Neurons can reach astonishing shapes and dimensions (several metres can separate the dendrites from the nerve terminal in certain species). How these highly polarized cells can maintain their function throughout life is one of the key questions that interest our group. The maintenance of this polarity is achieved through the traffic and transport of membrane compartments called vesicles. These vesicles, which have various origins and defined destinations, underpin fundamental functions such as neuronal communication through the timely release of neurotransmitter at the synapse. They can also be destined for retrograde transport, carrying many important survival factors from the synapse back to the cell body.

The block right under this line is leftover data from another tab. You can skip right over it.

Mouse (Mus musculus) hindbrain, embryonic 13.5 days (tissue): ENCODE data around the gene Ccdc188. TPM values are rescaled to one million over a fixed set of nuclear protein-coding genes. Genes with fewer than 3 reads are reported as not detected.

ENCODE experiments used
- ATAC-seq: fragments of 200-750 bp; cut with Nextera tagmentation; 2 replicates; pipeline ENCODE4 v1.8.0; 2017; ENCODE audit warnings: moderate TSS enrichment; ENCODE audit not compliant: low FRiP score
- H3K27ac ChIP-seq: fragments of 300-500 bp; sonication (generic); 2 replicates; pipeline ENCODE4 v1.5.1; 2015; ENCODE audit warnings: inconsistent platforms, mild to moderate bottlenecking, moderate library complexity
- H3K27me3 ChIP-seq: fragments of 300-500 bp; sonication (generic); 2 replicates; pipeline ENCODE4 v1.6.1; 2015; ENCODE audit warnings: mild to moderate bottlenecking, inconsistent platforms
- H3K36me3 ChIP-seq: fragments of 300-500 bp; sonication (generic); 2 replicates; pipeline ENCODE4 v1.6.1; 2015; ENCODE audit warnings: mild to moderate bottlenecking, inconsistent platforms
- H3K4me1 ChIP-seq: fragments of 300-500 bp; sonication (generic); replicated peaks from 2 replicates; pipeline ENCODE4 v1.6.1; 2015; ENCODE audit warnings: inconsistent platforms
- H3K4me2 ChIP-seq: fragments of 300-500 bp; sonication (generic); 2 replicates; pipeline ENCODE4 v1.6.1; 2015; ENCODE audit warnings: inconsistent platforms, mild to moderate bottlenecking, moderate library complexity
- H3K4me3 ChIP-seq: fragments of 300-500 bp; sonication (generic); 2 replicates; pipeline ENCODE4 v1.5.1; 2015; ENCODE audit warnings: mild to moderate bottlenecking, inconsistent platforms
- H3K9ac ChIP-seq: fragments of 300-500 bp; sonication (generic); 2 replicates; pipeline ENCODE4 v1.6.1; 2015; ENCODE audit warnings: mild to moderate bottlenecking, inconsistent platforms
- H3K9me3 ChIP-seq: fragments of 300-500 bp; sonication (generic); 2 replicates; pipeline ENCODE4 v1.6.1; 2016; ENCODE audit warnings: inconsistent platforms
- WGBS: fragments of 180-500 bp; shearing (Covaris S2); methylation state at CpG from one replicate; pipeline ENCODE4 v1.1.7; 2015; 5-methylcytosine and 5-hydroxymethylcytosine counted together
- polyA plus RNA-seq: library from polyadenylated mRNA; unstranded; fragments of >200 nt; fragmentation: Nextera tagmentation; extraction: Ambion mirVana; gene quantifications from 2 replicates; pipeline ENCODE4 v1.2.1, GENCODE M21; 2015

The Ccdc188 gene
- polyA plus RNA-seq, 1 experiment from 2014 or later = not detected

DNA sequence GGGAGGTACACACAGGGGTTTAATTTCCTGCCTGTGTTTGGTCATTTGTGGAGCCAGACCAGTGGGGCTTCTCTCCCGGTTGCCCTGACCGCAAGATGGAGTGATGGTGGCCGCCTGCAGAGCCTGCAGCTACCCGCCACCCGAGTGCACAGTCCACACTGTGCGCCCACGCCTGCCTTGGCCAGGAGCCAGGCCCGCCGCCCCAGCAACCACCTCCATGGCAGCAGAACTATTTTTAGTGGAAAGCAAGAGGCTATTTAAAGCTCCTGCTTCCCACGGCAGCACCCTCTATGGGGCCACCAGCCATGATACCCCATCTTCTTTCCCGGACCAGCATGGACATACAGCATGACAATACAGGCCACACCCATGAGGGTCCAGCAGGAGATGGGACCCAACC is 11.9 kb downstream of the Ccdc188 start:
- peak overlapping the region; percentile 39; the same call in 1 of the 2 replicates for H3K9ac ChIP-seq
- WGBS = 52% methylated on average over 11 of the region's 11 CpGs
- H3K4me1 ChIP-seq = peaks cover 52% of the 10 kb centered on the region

QBI neuroscientists are using new fluorescent probes and state-of-the-art live cell microscopy, in combination with the power of proteomics, electrophysiology, structural biology and biochemistry, to understand the molecular mechanisms underpinning some of the many different forms of neuronal membrane trafficking.
Our current knowledge regarding neuronal biology is currently being enlightened by advances in membrane trafficking whether it is an ion channel regulated through an endosomal cycle or through the discovery of a novel trafficking pathway in neurons important for survival.
Novel pharmacology based on membrane trafficking is emerging and could provide answers to previously intractable problems involving the aged or diseased nervous system.